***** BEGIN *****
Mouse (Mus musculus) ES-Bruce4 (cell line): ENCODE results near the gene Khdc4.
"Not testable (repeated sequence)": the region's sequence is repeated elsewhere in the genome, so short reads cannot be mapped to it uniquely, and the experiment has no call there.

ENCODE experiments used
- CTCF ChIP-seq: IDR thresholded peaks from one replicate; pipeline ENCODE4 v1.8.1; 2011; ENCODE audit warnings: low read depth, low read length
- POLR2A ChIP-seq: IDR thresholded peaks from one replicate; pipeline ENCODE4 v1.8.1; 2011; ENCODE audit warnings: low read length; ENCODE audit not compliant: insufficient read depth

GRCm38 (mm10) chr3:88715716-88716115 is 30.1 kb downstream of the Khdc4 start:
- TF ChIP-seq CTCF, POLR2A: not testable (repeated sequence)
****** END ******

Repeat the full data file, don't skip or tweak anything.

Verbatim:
Mouse (Mus musculus) ES-Bruce4 (cell line): ENCODE results near the gene Khdc4.
"Not testable (repeated sequence)": the region's sequence is repeated elsewhere in the genome, so short reads cannot be mapped to it uniquely, and the experiment has no call there.

ENCODE experiments used
- CTCF ChIP-seq: IDR thresholded peaks from one replicate; pipeline ENCODE4 v1.8.1; 2011; ENCODE audit warnings: low read depth, low read length
- POLR2A ChIP-seq: IDR thresholded peaks from one replicate; pipeline ENCODE4 v1.8.1; 2011; ENCODE audit warnings: low read length; ENCODE audit not compliant: insufficient read depth

GRCm38 (mm10) chr3:88715716-88716115 is 30.1 kb downstream of the Khdc4 start:
- TF ChIP-seq CTCF, POLR2A: not testable (repeated sequence)